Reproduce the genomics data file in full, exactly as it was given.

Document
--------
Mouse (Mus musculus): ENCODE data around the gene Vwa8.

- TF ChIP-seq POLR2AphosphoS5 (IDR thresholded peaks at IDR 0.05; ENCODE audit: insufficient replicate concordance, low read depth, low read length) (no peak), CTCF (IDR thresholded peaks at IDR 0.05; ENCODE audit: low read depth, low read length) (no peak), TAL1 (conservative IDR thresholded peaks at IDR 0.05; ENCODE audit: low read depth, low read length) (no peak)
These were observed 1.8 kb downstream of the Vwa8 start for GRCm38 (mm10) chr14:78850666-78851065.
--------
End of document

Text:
Mouse (Mus musculus): ENCODE data around the gene Vwa8.

- TF ChIP-seq POLR2AphosphoS5 (IDR thresholded peaks at IDR 0.05; ENCODE audit: insufficient replicate concordance, low read depth, low read length) (no peak), CTCF (IDR thresholded peaks at IDR 0.05; ENCODE audit: low read depth, low read length) (no peak), TAL1 (conservative IDR thresholded peaks at IDR 0.05; ENCODE audit: low read depth, low read length) (no peak)
These were observed 1.8 kb downstream of the Vwa8 start for GRCm38 (mm10) chr14:78850666-78851065.